Translated from the Galician by Erín Moure


Three poems from Un Libre Favor (An Open Gift, or Abundance)


That’s why we smelled of rust
we weren’t able to get to the lighthouse lenses
we wanted to see the sea garden
the tideline
or swim out to the island

that’s why we smelled of tar
black pitch
rowboat sludge

our feet spread out upon contact with the granite

we fell straight in
or as cannonballs
we opened the skin of the waters
for a moment we bore the weight of the maternal

an atonal chant
in the dunes

in it
we carve the muscles of the glottis

all vanishes

saltpeter iodine algae oil intelligence
the voices of god

the lenses of red glass

all of it






It was my execution day
I moved with ease, could even embark
I remembered all the codes

you say
that my face is a novel
the pages struck from it are the humus of my character

on the table that might have been mine
a pile of forms I never submitted

the day fritters away as it usually does
and in recovery from losses
a hair clasp
—we tied our hair back with black ribbons—
can’t be recovered

in the mist
you throw your belongings into the bag
maybe you’ll be unable to get off the train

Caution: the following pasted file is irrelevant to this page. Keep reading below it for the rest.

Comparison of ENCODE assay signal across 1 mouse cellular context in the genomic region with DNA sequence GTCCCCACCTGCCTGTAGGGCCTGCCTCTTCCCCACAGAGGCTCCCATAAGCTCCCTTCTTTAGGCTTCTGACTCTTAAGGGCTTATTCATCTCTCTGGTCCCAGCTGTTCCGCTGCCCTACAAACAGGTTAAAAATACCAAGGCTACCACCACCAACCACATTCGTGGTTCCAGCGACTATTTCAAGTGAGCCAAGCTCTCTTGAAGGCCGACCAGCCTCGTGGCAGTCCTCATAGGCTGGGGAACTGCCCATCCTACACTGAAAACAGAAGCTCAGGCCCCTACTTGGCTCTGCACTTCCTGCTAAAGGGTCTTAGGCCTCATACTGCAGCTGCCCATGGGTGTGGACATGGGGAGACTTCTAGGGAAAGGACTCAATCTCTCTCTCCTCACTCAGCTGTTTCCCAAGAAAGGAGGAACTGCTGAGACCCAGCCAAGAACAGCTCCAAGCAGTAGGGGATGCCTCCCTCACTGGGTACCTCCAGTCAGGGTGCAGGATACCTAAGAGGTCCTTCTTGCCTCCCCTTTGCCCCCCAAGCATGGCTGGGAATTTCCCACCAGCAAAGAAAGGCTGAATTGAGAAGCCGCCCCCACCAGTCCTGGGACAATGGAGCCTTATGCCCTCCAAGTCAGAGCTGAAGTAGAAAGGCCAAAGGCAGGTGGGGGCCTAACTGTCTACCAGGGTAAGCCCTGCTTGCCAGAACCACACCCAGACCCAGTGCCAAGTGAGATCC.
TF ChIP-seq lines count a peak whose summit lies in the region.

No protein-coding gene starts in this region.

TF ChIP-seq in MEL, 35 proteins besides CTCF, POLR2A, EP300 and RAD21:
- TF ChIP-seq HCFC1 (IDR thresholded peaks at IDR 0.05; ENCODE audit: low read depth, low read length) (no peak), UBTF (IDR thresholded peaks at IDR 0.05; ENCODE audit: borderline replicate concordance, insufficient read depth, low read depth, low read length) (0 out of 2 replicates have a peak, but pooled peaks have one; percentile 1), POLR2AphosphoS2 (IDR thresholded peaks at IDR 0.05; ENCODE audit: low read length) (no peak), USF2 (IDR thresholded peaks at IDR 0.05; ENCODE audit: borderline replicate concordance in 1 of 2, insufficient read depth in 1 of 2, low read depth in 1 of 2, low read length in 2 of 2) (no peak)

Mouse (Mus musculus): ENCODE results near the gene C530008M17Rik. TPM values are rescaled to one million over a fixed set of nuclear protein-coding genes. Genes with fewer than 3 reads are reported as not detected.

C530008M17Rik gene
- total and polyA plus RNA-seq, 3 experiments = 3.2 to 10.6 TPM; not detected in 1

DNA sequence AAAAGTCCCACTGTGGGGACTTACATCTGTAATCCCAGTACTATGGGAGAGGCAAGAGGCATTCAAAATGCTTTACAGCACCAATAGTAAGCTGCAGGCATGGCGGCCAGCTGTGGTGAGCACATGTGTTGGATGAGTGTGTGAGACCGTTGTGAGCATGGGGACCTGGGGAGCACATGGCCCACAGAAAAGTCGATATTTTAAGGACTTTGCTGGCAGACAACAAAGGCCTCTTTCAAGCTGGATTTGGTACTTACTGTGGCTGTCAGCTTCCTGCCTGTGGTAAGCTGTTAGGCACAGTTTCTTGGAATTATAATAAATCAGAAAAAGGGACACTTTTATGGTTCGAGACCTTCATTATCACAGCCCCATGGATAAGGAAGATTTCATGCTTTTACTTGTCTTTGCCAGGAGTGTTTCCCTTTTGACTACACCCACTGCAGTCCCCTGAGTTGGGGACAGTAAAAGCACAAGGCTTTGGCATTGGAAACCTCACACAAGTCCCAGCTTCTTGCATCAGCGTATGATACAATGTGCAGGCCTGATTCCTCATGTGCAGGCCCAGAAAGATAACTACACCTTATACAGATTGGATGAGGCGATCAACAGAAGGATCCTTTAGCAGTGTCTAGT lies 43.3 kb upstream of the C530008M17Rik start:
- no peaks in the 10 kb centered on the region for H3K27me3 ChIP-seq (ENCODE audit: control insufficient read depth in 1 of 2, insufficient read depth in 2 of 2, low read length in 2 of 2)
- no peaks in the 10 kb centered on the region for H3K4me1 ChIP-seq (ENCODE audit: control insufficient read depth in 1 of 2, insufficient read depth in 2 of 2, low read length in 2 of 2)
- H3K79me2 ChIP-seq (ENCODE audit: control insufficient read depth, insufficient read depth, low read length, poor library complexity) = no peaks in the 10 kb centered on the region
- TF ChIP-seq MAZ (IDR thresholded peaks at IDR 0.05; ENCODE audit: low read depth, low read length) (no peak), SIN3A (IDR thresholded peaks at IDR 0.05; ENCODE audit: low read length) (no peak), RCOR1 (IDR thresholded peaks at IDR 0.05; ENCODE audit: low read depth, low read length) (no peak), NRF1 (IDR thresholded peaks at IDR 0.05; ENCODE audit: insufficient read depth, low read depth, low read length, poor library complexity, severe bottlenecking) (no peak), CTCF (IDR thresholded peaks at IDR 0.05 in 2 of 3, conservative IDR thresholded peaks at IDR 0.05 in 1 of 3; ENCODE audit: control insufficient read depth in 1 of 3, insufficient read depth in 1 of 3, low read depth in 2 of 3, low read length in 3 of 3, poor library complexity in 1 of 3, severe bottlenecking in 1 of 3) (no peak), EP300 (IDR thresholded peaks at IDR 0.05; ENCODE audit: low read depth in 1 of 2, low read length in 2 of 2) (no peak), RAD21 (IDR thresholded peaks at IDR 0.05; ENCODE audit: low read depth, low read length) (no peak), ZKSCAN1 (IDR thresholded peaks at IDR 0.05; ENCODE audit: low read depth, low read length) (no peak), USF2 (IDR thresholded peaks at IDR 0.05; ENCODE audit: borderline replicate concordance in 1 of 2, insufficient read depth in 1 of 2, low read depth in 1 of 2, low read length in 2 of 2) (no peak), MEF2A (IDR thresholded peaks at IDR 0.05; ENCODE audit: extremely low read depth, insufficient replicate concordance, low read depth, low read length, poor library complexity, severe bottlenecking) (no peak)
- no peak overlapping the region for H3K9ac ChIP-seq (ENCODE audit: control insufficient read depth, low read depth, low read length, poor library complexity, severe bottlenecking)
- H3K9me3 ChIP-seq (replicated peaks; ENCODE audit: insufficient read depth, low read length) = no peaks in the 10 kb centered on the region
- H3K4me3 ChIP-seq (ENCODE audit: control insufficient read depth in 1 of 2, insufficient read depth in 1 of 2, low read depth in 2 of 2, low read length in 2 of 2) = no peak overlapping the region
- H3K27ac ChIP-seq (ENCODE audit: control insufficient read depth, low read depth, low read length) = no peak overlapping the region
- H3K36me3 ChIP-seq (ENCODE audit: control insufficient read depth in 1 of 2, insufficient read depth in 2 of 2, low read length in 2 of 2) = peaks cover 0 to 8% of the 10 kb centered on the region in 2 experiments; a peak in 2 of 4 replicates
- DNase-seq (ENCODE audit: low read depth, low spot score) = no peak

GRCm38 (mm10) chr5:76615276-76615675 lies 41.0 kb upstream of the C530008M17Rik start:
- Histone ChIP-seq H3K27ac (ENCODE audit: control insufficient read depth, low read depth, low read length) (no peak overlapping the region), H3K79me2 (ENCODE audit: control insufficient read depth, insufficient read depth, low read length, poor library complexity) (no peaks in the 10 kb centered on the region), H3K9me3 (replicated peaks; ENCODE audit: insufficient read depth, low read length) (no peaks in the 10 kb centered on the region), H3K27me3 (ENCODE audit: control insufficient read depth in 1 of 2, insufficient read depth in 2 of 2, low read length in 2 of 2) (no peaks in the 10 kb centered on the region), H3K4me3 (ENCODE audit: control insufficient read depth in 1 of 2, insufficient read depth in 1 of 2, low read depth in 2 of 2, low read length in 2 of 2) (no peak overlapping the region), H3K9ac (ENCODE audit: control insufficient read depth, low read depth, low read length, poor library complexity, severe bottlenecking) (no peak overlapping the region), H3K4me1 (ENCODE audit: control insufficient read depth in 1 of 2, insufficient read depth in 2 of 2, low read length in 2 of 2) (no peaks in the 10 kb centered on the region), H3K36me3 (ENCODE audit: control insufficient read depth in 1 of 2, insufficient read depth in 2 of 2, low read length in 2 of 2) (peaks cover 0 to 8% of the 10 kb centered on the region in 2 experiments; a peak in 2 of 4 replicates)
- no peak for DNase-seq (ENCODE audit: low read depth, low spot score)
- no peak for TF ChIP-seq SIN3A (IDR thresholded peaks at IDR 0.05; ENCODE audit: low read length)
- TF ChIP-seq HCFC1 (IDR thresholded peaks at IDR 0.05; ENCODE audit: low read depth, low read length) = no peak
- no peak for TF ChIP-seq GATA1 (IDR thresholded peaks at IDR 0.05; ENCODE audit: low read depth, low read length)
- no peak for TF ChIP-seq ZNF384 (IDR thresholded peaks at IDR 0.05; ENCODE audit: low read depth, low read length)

be unable to board

from the colour of time I get my character
like the March hare

you alone sit down at that table
facing the houses you tried to inhabit
a wind blew them away






We were talking
and the conversation was like an igloo
a white thread
a vegetal weaving
a dome
spoke of the chromatic placement of the quartzes1

you felled the deer so its body would freeze in the air

dawn chirped from outside the window

an infinite
bursts and breathes

if a druid were to arrive today in my language
it would be a column of greenery

go with the dogs
with your feet gauge the chestnut woods where the waters weave
they are enormous passages
the verse turns and returns at the end of its furrow

everything’s dug deep
the tomb the well


We reddened the rose
using blood




1 In neolithic mamoas (dolmens, tombs), pebbles of white quartz were placed in the wall facing sunrise.



Photograph © Marc Falardeau